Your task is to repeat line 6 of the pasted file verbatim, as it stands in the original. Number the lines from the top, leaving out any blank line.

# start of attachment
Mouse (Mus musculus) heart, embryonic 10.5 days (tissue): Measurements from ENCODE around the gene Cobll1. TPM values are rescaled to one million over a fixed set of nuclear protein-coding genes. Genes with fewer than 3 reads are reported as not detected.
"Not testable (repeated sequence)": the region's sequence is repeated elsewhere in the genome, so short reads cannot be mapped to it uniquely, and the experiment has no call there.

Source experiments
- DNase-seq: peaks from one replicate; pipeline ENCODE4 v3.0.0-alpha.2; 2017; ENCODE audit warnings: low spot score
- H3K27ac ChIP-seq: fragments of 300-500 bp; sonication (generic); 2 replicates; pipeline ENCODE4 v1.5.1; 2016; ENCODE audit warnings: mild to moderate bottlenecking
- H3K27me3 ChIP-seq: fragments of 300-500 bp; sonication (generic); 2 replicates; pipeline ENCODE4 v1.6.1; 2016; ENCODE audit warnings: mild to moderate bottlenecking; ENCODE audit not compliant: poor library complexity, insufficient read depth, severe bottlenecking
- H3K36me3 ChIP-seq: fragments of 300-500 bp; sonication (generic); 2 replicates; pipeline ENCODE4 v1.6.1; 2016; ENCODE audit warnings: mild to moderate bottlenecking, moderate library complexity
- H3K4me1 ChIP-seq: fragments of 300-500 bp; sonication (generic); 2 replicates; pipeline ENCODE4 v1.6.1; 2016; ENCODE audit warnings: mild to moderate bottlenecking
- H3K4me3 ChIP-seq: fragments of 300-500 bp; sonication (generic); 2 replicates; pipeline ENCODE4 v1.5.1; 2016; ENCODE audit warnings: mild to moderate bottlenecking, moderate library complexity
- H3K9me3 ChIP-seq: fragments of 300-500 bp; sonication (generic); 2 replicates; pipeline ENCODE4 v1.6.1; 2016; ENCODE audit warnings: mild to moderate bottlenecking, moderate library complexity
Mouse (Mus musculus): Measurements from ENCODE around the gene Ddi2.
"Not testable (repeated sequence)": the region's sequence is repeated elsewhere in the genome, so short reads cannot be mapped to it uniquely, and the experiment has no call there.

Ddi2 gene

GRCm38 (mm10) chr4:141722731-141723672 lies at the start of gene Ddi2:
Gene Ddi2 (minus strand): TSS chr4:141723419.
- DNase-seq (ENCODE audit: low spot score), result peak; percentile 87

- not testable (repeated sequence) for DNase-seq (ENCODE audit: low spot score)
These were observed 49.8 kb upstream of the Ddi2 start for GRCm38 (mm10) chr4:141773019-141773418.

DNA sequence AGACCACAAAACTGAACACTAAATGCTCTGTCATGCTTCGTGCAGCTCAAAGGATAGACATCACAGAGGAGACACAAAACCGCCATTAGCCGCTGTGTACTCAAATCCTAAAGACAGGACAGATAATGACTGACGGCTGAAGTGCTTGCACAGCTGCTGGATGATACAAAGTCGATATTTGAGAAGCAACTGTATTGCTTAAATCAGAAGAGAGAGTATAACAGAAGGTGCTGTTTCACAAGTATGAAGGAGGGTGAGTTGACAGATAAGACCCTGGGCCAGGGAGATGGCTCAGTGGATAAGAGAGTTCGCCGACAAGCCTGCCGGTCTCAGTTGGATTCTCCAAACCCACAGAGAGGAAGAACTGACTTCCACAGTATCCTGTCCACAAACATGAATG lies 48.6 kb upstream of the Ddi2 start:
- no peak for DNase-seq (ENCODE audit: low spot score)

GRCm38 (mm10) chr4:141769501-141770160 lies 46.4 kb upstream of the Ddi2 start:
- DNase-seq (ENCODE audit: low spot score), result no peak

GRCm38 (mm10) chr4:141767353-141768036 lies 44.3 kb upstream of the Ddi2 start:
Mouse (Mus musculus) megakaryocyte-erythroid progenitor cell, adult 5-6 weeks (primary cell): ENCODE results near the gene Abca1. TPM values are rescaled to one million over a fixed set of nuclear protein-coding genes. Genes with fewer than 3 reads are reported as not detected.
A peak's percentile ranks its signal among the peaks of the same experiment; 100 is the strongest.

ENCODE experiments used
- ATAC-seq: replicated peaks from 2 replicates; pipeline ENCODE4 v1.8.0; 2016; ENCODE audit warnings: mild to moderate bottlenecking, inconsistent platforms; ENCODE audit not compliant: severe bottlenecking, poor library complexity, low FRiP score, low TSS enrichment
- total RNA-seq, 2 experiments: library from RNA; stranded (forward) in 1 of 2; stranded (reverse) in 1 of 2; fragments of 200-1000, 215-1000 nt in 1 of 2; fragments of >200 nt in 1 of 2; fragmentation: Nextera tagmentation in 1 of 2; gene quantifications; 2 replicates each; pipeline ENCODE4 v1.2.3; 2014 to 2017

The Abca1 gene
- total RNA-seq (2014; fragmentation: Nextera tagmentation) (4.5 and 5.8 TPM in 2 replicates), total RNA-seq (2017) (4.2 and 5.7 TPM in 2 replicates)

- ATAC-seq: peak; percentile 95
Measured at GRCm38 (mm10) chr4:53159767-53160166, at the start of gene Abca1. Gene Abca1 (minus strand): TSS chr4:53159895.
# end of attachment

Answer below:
- H3K27me3 ChIP-seq: fragments of 300-500 bp; sonication (generic); 2 replicates; pipeline ENCODE4 v1.6.1; 2016; ENCODE audit warnings: mild to moderate bottlenecking; ENCODE audit not compliant: poor library complexity, insufficient read depth, severe bottlenecking